August 29, 2016 / in Techniques and Styles / by Tim Kittelstad
Probably the most talked about aspect of Wing Chun is Chi Sao. Every school is different on how they approach and teach Chi Sao. Many show it to you within your first week of training. At Sifu Och Wing Chun, we do things a little differently. The mentality behind our training is that of crafting a weapon. We want students to forge their weapon first on the anvil of defense against common attacks such as hooks, sucker punches, kicks, shirt grabs, takedowns, etc. Then, we sharpen it with Chi Sao, wooden dummy practice, and other drills. This is done to help students understand Wing Chun’s primary purpose—to protect yourself and your family and return home safely.
This builds the student’s confidence and understanding of the tools given to them. Without crafting the sword first, an “outsider” may not understand the need for sharpening and fall under impression that Chi Sao is useless or a waste of time.
Chi Sao – Wing Chun’s WHetStone
Once the sword is crafted, the sharpening can begin. One of the first things you can feel when beginning Chi Sao training is your structure being tested. Before any strikes, counters, and defenses can (or should) be learned, good structure and rooting needs to be cemented in your training. Without good structure, even the best attack will crumble against good alignment of the opposite body. Rooting through the heels, with hips tucked under the spine and the glutes engaged, form the basis for a strong structure.
The structure is confirmed in the science behind a squat. Ask any knowledgable fitness personal trainer, and they will agree. To safely squat, the weight must drive through the heels with the spine aligned properly. After that, you can roll with a basic level of understanding in how to not only have structure, but how to use Chi Sao to refine it.
Then attacks can commence.
Reactions and Chi Sao Training
Quick reactions are the cornerstone of Wing Chun self defense. It makes sense that, in one of the deadliest arts in the world, there is a specific drill to train your reaction. Drilling hours upon hours on good technique and structure is pointless if it cannot be applied in a combat scenario. Going back to what was mentioned earlier, that is why basic defense against attacks is introduced first at Sifu Och Wing Chun. Now that there is an appreciation for the techniques required, they can be upgraded. That is where Chi Sao lends a heavy hand to the Wing Chun practitioner’s development.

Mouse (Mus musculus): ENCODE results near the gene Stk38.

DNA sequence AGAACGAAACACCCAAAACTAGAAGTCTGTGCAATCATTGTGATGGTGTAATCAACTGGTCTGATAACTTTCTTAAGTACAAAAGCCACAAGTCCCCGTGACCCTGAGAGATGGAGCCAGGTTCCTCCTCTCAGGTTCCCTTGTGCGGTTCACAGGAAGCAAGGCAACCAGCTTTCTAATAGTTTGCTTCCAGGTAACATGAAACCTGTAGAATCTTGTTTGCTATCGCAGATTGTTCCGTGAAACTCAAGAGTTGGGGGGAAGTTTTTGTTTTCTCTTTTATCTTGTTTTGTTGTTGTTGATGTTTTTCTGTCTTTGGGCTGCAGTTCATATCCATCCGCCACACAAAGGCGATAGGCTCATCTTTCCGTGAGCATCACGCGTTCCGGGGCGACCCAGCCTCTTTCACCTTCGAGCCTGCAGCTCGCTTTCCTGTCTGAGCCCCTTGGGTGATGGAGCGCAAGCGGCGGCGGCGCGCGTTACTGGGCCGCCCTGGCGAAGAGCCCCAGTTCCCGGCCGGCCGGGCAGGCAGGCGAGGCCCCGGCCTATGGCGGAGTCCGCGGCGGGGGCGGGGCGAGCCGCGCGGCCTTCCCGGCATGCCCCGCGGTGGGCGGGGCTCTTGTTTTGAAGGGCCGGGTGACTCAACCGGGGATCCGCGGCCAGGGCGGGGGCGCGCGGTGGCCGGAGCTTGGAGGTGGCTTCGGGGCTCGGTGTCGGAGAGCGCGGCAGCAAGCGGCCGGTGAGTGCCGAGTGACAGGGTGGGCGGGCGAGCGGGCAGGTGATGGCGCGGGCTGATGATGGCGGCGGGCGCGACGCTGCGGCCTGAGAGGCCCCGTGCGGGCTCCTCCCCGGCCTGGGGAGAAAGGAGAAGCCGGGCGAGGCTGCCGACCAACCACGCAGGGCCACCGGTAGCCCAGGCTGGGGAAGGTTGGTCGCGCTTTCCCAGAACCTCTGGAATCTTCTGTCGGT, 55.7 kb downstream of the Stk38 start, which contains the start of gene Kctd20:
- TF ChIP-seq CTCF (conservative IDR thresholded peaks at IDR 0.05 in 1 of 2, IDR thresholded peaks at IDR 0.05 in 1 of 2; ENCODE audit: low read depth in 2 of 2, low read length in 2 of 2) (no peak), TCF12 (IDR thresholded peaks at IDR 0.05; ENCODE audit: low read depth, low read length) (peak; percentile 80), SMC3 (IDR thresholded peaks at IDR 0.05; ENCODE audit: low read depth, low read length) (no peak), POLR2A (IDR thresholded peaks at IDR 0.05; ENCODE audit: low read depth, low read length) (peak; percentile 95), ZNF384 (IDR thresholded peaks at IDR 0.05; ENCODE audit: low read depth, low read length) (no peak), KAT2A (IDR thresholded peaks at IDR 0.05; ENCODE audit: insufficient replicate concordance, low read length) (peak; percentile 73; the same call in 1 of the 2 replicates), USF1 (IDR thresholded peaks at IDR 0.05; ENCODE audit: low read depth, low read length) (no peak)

The goal is to keep forward intent with your techniques, so that any change or gap in the opponent’s movement presents an open target that is immediately struck. After the initial attempt there will be counters and defenses. Open communication between partners is crucial in this part of training. If a student is still learning how to shape a technique, there’s no need for speed and power. Partners should seek to vary the training speed based on the level of each individual. Once needed techniques are ready, the attacker should seek to to use real strikes at the student. Only in this manner can Chi Sao be used properly to develop your Wing Chun.
Without the proper instructor and good training, Chi Sao may look, to some, like a child’s game. And to some it may be nothing more than that, if they do not understand and fully grasp why they’re training in Chi Sao. With time and dedication, it is a valuable asset to training. Without Chi Sao, the Wing Chun student will not have that fully sharpened sword. Using the whetstone of Wing Chun, Chi Sao, is one of the best tools you can hone and use.